In his youth, Goya assimilated various influences from the atmosphere prevalent in Zaragoza and Madrid at that time, mostly late Baroque and Rococco. Major influences were painters such as Jose Luzan, Corrado Giaquinto and Francisco Bayeu. During his journey to Italy he came into contact with Classicism and the initial stages of Neo-Classicism which were to have a temporary, superficial influence.
The first major influence on Goya was his first 'maestro' Luzan, who set him free to move within the boundaries of the Rococco aesthetic with Roman/Neapolitan roots which Luzan had learnt in Naples. This sensibility was further reinforced by the influence of Giaquinto who, influenced by Velazquez, painted the mural on the vault of the Holy Chapel of the Basilica in Zaragoza. Another notable influence was Francisco Bayeu.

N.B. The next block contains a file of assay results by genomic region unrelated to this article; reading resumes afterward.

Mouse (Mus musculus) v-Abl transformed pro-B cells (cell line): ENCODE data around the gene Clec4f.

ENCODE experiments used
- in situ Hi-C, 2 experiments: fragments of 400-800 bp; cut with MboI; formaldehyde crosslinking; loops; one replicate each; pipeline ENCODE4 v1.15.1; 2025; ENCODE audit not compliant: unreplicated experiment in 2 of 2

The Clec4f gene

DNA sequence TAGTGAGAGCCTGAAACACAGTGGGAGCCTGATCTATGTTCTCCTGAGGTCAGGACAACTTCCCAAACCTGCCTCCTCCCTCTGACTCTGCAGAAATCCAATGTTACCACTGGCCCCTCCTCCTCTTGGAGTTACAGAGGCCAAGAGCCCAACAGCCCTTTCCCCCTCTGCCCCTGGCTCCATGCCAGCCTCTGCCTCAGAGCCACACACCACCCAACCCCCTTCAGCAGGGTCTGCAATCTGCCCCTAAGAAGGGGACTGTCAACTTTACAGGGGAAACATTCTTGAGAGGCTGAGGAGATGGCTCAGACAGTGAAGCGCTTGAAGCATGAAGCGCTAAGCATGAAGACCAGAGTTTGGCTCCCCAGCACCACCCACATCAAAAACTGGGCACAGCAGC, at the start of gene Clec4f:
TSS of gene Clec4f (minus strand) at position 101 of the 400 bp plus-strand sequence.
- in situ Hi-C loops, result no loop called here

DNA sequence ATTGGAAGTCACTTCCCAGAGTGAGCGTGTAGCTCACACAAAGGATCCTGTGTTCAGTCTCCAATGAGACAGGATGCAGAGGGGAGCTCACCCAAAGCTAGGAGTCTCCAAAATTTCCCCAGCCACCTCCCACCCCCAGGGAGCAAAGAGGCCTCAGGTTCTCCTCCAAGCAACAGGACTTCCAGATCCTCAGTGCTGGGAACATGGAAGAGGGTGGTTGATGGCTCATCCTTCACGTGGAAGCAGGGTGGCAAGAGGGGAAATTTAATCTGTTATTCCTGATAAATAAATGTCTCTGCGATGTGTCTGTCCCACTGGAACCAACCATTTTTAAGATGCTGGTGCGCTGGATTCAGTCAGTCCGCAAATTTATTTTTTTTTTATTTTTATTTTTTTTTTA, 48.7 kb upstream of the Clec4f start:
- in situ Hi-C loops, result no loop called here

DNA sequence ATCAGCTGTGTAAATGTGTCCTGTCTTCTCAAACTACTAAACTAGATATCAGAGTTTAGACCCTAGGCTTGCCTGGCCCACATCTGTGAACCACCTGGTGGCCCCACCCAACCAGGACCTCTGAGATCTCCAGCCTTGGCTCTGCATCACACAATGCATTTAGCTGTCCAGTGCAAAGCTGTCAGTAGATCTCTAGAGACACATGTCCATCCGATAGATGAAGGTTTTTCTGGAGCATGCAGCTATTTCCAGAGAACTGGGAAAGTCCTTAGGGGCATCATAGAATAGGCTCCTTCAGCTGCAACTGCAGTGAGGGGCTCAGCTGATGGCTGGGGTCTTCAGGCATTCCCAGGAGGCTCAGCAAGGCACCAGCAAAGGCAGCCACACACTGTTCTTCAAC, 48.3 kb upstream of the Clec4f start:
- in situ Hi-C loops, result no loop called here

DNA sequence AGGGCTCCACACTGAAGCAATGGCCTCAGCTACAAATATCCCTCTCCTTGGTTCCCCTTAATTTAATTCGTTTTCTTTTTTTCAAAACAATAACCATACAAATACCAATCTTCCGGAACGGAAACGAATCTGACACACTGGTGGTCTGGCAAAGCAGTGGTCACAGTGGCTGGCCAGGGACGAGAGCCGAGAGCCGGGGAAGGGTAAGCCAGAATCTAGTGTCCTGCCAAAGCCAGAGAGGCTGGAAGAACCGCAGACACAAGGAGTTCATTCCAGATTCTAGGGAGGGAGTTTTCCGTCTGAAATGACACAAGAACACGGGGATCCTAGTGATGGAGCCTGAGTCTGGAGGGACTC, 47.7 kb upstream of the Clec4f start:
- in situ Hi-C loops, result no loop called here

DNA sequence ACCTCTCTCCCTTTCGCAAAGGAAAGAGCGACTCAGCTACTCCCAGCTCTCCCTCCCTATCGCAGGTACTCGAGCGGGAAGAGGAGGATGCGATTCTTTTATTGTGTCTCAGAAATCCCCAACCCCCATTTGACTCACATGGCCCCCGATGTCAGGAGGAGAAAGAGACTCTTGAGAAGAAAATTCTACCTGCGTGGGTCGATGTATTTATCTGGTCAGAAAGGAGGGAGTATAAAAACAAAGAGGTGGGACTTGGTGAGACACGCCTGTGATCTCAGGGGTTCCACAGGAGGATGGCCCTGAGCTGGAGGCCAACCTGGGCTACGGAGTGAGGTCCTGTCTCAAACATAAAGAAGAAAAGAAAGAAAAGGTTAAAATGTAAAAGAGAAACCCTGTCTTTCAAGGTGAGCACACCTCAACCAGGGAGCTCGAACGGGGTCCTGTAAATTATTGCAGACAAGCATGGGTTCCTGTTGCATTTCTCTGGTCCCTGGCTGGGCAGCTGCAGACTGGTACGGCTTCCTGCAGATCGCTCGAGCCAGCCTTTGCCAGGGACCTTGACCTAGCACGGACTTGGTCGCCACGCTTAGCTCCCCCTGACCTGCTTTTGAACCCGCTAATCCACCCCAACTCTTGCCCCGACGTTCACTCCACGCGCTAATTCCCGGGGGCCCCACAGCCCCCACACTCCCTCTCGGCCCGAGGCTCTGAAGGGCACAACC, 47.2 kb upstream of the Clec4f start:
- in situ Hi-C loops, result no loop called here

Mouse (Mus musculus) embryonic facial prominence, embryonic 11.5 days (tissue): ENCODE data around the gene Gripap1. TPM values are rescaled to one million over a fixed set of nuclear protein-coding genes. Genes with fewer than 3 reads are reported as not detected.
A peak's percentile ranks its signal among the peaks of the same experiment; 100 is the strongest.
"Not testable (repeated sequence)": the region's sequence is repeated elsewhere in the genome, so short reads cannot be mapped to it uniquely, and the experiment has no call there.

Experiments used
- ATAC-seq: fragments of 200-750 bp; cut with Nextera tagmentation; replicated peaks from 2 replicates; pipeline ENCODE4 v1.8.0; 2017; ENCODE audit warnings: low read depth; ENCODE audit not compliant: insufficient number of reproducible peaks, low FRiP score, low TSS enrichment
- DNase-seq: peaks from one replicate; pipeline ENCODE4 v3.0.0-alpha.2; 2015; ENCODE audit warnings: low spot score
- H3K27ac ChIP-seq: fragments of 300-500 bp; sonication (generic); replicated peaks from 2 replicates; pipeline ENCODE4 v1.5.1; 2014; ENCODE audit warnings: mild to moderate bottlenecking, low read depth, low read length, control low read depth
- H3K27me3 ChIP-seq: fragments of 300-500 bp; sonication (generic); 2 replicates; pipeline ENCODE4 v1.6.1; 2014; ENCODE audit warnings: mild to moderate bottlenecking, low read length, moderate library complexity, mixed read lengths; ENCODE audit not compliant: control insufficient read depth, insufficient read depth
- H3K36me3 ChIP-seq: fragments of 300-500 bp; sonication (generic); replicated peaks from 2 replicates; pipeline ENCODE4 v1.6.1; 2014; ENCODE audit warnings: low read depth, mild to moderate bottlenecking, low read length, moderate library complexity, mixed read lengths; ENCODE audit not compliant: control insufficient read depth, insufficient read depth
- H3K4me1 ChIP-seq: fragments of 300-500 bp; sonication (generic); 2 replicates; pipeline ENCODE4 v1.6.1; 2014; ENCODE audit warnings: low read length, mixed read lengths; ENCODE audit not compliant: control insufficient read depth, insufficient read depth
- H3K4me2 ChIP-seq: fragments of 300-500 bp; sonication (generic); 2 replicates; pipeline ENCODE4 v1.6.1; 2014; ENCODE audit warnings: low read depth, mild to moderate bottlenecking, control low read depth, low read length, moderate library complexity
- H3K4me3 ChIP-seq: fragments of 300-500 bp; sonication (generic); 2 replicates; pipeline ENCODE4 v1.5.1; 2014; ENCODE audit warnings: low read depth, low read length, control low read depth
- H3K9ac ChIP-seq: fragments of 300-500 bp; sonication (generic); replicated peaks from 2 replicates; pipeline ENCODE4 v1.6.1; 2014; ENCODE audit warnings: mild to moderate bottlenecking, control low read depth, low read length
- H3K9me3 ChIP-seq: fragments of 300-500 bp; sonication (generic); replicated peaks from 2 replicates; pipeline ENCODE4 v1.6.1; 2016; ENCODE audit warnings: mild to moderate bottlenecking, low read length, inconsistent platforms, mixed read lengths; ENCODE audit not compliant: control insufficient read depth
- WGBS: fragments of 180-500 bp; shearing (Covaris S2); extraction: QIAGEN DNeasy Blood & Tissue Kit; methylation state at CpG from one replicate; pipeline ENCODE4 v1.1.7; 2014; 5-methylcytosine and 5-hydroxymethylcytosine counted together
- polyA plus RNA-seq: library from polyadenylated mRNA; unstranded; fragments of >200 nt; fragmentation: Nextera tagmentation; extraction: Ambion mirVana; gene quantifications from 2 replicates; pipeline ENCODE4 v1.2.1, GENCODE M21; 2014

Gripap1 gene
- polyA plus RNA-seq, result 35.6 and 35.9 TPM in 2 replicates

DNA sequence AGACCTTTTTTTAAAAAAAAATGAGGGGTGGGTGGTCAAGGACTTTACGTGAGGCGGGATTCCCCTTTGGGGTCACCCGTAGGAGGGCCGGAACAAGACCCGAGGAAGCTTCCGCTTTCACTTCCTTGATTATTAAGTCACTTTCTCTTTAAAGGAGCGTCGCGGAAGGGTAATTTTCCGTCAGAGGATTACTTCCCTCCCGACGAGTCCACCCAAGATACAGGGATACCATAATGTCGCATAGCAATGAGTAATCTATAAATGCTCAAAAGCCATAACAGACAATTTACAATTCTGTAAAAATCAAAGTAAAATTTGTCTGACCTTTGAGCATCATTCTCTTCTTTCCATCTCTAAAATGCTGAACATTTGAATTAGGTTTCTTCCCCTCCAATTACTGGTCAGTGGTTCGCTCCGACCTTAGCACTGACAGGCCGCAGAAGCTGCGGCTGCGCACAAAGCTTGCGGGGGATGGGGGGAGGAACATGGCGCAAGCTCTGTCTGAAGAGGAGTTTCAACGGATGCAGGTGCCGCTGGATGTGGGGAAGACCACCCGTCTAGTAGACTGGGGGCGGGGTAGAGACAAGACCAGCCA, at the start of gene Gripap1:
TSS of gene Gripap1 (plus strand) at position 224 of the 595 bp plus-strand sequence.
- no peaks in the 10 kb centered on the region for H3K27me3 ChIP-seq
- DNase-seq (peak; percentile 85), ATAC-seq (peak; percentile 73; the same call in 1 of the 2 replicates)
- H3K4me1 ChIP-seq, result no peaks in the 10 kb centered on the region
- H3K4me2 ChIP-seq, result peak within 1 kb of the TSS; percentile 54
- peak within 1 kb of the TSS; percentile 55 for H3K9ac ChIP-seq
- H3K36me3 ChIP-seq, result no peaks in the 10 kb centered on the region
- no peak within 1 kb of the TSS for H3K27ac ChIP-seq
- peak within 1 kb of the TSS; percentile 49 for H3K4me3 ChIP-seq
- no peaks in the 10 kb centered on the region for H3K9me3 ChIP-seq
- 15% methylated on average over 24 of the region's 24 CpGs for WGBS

Goya's stay in Italy gave him the opportunity to gain direct experience of Classicism, Classical Barroque and the emergent Neo-Classicism. This and the influence of Mengs were to be seen in some of his later works. However, Goya did not follow the dictates of Neo-Classicism as did the majority of his fellow painters at that time at the Royal Court and in the Academies. Influences from Tiepolo can also be seen in some of his mural decorations.
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